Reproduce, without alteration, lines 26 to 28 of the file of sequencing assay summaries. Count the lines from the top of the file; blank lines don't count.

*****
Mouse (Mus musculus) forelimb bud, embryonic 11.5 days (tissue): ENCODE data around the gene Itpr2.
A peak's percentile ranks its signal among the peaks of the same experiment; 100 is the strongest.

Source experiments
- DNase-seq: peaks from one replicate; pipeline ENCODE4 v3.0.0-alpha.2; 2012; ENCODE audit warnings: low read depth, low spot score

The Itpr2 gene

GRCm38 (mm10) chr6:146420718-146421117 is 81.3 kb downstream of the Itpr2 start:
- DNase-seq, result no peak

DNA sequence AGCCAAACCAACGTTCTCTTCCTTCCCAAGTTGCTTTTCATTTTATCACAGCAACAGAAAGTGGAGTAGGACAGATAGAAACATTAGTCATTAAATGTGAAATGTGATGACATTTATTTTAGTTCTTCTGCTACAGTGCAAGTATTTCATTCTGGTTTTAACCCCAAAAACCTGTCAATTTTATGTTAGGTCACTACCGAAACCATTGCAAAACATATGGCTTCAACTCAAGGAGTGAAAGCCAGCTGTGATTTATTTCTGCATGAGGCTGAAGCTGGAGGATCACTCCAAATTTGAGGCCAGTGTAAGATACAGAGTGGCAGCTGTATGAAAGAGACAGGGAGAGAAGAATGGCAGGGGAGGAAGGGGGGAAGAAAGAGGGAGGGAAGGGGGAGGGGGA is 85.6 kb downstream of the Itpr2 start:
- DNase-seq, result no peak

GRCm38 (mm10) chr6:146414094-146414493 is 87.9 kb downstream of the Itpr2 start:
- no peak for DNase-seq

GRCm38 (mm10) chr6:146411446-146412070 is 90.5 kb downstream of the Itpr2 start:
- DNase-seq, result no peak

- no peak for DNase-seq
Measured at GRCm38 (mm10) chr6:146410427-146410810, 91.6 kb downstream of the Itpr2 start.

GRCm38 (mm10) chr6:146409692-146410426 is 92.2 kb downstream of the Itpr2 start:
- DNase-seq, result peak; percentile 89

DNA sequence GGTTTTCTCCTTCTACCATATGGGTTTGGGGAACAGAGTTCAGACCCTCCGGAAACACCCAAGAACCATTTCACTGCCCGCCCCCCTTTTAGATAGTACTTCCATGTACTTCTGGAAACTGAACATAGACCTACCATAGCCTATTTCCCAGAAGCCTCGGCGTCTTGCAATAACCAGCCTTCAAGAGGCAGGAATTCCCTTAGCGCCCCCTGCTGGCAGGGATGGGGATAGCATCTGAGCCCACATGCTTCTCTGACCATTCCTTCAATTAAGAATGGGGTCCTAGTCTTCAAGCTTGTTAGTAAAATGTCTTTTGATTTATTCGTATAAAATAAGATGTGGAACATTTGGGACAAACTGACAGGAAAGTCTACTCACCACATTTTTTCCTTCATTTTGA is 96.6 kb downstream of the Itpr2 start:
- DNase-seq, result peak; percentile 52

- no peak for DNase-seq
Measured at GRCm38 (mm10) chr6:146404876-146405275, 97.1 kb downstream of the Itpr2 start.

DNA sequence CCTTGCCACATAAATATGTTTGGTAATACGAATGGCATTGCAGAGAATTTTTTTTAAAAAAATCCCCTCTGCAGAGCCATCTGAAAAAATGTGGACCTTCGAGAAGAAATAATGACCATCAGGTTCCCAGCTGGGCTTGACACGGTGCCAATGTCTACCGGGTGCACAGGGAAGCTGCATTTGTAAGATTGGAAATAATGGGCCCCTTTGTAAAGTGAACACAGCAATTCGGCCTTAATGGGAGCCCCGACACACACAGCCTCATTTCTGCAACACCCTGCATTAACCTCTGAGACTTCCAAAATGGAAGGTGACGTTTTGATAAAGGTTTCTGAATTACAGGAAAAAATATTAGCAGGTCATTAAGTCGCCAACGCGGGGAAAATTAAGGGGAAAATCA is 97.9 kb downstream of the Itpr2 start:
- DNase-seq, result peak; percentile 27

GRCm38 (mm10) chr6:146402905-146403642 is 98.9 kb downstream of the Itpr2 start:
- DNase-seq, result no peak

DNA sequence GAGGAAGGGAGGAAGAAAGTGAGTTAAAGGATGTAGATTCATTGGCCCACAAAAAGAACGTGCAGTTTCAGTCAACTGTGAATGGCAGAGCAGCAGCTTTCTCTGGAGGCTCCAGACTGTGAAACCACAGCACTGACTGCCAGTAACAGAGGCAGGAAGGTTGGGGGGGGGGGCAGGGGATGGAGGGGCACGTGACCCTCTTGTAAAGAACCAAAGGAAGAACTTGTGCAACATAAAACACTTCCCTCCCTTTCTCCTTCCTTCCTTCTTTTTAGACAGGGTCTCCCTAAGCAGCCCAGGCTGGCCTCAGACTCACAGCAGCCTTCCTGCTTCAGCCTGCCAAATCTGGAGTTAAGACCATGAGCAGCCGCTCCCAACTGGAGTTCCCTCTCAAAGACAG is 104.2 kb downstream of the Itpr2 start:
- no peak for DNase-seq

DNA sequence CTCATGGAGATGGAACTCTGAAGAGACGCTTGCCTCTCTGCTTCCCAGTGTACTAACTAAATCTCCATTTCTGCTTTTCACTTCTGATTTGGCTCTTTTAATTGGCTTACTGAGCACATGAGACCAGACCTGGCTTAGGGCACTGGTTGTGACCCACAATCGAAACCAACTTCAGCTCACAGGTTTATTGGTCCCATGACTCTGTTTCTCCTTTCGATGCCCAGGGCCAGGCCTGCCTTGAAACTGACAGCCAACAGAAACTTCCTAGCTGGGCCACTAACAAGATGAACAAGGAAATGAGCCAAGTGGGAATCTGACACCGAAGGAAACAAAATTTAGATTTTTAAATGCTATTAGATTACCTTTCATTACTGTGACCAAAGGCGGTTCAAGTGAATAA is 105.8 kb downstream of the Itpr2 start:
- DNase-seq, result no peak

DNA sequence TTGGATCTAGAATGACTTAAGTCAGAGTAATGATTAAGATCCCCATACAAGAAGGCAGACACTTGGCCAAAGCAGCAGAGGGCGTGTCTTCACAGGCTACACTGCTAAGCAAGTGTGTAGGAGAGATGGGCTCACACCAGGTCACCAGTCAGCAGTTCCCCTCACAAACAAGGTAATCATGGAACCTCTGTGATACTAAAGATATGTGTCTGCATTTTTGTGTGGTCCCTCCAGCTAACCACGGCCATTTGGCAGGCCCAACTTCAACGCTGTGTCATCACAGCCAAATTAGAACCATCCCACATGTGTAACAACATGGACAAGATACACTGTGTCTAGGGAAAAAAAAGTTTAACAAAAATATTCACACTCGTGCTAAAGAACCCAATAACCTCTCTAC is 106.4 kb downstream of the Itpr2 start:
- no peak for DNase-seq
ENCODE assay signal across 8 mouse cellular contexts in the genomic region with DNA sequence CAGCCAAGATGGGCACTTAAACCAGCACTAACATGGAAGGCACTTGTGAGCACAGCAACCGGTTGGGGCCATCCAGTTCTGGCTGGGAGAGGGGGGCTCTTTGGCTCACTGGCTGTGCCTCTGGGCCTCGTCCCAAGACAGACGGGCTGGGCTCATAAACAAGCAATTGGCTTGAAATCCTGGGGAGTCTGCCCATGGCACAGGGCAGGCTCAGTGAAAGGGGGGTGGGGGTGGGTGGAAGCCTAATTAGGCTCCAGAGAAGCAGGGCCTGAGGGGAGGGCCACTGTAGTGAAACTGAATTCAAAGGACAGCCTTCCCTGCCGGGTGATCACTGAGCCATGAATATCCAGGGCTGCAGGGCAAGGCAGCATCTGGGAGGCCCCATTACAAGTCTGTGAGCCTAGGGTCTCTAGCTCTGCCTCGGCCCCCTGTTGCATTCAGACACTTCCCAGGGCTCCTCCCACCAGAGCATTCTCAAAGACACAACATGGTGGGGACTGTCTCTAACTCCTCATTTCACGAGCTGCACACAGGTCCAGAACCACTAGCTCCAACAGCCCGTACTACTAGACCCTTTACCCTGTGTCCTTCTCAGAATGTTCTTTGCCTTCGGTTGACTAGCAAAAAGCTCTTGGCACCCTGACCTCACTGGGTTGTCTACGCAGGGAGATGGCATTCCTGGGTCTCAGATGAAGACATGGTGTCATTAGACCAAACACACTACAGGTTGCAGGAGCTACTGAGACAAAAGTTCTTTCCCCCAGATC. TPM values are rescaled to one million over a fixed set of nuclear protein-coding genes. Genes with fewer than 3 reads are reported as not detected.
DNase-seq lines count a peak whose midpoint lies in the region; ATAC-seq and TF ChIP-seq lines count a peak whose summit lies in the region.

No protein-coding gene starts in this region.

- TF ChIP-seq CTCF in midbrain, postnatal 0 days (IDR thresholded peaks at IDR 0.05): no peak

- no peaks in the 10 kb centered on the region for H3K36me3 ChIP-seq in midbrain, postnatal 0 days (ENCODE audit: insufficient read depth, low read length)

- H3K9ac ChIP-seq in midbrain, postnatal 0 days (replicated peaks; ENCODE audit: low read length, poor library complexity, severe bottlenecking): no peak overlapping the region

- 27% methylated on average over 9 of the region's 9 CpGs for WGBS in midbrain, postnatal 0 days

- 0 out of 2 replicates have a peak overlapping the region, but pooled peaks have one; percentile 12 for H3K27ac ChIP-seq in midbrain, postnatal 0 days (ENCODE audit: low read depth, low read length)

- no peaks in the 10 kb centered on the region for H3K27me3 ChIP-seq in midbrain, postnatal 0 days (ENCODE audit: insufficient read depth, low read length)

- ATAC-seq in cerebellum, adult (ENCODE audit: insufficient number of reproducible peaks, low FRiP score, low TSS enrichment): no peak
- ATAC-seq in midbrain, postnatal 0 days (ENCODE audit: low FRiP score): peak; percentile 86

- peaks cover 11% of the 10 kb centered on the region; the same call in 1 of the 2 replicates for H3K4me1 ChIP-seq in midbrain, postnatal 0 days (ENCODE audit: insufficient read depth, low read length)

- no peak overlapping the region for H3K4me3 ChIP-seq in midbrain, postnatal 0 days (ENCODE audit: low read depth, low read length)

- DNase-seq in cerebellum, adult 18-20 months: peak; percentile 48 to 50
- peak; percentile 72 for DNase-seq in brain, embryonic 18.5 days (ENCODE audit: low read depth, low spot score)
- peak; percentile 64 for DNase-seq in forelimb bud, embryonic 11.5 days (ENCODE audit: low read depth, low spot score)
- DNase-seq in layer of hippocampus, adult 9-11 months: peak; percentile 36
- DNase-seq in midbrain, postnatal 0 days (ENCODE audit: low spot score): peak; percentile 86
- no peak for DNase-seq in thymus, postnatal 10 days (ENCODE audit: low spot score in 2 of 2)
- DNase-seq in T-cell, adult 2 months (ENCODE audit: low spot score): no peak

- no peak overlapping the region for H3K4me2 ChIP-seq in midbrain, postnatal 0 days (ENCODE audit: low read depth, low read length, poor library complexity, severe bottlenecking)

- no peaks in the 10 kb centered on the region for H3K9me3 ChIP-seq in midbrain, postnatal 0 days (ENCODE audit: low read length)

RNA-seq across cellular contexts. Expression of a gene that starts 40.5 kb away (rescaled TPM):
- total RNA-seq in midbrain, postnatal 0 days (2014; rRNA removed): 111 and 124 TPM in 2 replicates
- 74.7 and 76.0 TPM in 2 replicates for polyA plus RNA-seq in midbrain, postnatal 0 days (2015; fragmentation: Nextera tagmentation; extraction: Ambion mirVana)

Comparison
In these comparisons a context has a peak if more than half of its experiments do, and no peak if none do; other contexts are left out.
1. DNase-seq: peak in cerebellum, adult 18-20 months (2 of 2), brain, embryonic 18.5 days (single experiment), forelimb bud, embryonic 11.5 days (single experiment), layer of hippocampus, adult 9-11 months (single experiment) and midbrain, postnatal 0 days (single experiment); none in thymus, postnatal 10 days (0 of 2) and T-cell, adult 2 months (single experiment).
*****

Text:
DNA sequence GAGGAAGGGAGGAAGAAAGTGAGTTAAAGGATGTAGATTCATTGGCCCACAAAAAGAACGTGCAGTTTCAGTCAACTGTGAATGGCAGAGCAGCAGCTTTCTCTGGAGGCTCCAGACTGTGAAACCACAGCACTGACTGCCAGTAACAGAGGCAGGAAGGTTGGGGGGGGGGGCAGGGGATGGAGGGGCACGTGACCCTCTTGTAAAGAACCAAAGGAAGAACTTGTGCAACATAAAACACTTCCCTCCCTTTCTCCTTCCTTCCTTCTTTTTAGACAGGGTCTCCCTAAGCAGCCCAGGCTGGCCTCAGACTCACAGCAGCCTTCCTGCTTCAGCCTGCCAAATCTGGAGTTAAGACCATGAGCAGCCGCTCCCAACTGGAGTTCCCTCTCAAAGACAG is 104.2 kb downstream of the Itpr2 start:
- no peak for DNase-seq

DNA sequence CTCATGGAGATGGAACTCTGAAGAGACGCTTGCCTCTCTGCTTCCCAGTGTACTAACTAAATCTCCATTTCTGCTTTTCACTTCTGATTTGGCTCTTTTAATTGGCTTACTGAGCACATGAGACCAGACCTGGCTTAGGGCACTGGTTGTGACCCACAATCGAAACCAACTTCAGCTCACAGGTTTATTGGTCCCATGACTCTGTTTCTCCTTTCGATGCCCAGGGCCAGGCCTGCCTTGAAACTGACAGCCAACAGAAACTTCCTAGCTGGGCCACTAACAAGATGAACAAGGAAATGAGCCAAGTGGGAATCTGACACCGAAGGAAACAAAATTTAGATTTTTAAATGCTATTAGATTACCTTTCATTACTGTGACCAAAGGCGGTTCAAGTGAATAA is 105.8 kb downstream of the Itpr2 start: